On August 2, US Sen. Lindsey Graham paraphrased President Donald Trump's stance on the prospect of conflict in the Korean Peninsula as follows: "If thousands die, they're going to die over there." Less than a week later, on August 8, President Trump responded to North Korea's latest missile test by threatening to unleash "fire and fury" against Pyongyang, raising alarms throughout the international community.
These statements were only the latest excerpts of the ongoing hostile dialog between North Korea and the United States since both parties signed an armistice 64 years ago. A peace treaty was never reached.
Will Trump's heightened rhetoric lead the Korean Peninsula to the brink of war anytime soon? Most likely not. As many analysts point out, deterrence still holds in the Korean Peninsula and Northeast Asia, despite bellicose rhetoric on both sides. The United States knows that North Korea now has the capability and willingness to strike back if attacked. North Korea knows firsthand the overwhelming power of the United States, well proven in the devastation visited on the populace during the Korean War, when more than 30 percent of Koreans were either killed or injured.
However, without strong public protest against his aggressive rhetoric and a unified demand for peace, Trump and the more hawkish among his retinue may well feel empowered to channel his "fire and fury" rhetoric into actions leading to nuclear conflict in the Korean Peninsula. That is why there must be immediate mobilization to stem Trump's moves toward the warpath.
While a war is not imminent in the Korean Peninsula as a result of Trump's bluster, the real reason for alarm is not what the president has said, but rather what he has done since being elected.
Donald Trump has proved to be the most hawkish president in modern history. During the first six months of his presidency, the United States has escalated the bombing of Iraq and Syria to unprecedented levels. By July 21, 2017, according to Foreign Policy, the Trump administration had dropped close to 20,750 bombs, nearly 80 percent of Obama's total for all of 2016.
Trump's hawkish policies have resulted in devastating costs to Iraqi and Syrian civilians. A military campaign of "fire and fury" in the Korean Peninsula would also carry staggering human costs.
There are more than 75,000 US troops stationed in South Korea and Japan, along with more than 136,000 US civilians in South Korea. In addition to all the lives that would be lost in North Korea as a result of US military action, millions of South Korean lives and many thousands of American lives will be in the range of North Korean firepower. This alone should rule out the prospect of military action in the Korean Peninsula.
Nor can US-led UN sanctions on North Korea achieve an effective solution. The North Korean regime has proven to be extremely resilient in enduring sanctions, the costs of which fall upon the most vulnerable of North Korea's citizens -- sick people, elderly people, and women and children who play no part in Kim Jong-un's policies.
Moreover, time is running out. Even if sanctions are successfully implemented, it will take months for them to take effect, during which time North Korea can continue to develop its missile and nuclear programs, and the cycle of hostile and bellicose exchanges can lead further down the path to war.
During his recent phone call with Trump, South Korean President Moon Jae-in stressed that "South Korea can never accept a war erupting again on the Korean Peninsula," insisting that "the North Korean nuclear issue must be resolved in a peaceful, diplomatic manner through a close coordination between South Korea and the United States." Indeed, the only viable option to end the current standoff is diplomacy, best exemplified in concrete proposals such as the freeze-for-freeze dictum, which proposes that North Korea freeze its nuclear and missile testing in return for the United States and South Korea halting their annual military exercises. More than 60 percent of Americans, regardless of political affiliation, support direct negotiation between the United States and North Korea, a sentiment shared by 80 percent of South Koreans. According to the latest survey by Chicago Council on Global Affairs, "Military action ... as in past surveys, lacks public support. Overall, 28 percent of Americans favor sending US troops to destroy North Korea's nuclear facilities."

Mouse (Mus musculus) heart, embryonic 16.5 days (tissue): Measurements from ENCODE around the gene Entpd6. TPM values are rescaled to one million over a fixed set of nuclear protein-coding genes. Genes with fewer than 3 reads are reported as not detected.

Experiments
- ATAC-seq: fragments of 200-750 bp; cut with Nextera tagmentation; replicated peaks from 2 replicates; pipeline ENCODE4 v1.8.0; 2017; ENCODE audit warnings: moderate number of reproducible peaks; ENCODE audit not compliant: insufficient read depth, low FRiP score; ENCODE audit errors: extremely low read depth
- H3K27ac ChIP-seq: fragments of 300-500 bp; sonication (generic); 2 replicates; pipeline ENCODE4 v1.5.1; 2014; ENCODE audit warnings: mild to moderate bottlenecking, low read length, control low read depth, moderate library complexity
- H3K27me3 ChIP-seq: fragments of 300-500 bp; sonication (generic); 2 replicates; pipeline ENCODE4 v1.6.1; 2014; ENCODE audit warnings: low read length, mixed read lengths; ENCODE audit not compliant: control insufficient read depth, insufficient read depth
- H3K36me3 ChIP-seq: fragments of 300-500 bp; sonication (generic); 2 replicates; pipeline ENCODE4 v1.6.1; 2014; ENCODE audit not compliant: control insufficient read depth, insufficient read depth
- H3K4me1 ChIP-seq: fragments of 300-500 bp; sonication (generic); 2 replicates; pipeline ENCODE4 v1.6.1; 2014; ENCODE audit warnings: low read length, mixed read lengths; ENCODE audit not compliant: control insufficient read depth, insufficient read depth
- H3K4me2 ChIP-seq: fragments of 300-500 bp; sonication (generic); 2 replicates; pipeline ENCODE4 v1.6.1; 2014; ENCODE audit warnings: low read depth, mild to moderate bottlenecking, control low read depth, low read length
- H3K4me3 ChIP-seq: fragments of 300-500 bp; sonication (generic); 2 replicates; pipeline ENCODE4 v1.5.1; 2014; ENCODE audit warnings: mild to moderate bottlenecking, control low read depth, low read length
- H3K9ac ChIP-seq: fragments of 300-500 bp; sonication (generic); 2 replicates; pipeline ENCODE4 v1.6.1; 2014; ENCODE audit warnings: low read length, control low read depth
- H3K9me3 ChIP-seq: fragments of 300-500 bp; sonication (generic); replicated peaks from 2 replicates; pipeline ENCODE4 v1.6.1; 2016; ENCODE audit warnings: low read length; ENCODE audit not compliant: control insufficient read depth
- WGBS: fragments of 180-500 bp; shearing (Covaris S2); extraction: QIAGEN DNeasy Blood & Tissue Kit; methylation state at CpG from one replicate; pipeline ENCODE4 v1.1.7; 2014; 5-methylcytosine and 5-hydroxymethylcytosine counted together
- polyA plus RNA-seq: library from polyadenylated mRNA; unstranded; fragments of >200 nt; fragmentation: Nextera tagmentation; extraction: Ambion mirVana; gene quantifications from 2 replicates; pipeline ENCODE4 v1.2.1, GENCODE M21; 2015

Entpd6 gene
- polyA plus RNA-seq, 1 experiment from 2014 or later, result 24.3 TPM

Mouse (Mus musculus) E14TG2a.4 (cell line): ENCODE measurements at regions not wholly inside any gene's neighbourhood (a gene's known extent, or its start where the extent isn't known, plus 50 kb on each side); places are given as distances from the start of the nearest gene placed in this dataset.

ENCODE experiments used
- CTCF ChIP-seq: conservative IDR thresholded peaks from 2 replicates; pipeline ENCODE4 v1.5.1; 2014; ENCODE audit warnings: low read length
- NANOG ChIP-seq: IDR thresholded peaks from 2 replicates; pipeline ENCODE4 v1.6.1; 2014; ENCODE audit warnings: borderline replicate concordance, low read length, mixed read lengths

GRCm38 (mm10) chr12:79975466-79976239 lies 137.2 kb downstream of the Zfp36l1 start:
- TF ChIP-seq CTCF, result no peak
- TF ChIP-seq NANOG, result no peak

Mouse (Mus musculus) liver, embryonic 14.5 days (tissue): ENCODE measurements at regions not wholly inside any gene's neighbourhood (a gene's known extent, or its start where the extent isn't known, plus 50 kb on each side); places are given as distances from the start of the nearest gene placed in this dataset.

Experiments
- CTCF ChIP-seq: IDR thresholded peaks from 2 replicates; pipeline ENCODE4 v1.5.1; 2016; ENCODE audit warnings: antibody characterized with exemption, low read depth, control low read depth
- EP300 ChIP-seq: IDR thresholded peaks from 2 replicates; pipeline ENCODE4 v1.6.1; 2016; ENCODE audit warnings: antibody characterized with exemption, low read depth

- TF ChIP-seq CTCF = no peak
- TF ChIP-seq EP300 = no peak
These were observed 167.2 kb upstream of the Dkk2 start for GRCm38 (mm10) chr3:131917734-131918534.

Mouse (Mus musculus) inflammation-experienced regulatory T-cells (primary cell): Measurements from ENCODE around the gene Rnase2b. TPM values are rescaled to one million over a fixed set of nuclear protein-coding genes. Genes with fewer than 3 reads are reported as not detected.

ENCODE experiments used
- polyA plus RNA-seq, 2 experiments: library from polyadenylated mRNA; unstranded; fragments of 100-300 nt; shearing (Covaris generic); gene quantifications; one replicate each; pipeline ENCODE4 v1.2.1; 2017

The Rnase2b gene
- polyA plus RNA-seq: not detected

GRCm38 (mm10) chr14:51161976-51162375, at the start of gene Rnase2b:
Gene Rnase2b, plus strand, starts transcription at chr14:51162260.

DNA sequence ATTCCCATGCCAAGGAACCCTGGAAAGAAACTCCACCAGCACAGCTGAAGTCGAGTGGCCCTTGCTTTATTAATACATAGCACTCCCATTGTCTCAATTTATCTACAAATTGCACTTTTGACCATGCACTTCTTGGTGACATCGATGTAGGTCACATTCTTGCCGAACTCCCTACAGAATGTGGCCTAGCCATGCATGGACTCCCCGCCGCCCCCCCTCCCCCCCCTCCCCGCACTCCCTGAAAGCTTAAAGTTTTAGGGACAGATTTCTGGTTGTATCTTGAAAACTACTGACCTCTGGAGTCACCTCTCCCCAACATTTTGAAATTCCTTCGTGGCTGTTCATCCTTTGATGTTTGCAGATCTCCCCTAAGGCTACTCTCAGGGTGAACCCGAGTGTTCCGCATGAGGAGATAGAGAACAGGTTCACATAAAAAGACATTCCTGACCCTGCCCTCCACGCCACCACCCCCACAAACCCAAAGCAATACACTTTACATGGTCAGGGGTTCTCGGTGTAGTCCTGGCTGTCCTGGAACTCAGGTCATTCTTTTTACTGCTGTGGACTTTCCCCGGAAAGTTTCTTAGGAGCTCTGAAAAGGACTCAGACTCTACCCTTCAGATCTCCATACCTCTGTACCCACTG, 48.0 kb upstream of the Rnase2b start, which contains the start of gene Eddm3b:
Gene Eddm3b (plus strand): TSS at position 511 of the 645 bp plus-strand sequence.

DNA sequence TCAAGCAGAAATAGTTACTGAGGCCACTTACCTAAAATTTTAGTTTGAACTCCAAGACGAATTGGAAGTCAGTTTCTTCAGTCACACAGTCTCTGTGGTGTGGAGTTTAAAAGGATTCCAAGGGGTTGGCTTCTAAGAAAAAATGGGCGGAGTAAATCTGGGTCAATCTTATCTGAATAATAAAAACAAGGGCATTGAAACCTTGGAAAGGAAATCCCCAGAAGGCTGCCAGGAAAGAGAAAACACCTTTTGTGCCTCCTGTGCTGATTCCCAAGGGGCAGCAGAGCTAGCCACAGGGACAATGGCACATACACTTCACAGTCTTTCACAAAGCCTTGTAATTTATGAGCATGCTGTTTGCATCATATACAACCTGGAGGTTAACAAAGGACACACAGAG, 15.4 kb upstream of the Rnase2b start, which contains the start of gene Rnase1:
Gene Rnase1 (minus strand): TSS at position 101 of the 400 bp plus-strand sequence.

North Korea's recent advances in bolstering its deterrence capability are creating a structural condition of deterrence buttressed by a balance of power in the Korean Peninsula. While this development represents a potential game-changer in the region, it also creates a historic opportunity for President Trump to leverage diplomacy in order to strike a deal with North Korea, thereby achieving what no other US president has been able to. Without a mass public mobilization demanding peace, however, Trump may feel empowered to push toward a nuclear conflict rather than seizing this opportunity for diplomacy.
On August 10, a day after Trump's "fire and fury" threat, an emergency anti-war rally was held in front of the White House. Unfurling banners declaring, "no war," "reunification, not nuclear annihilation" and "who will keep us safe?" protesters called on the president to pursue diplomacy rather than conflict. H.K. Suh, the vice president of the National Association of Korean Americans, appealed to Trump to "stand down," warning that "one misstep could lead to catastrophe." Suh is one of hundreds of thousands of Korean-Americans fighting for a peaceful reunification of Korea. It's time for Koreans and Americans to unite in a people's movement of broad-based "fire and fury" against any attack on human security from any force in the Korean Peninsula.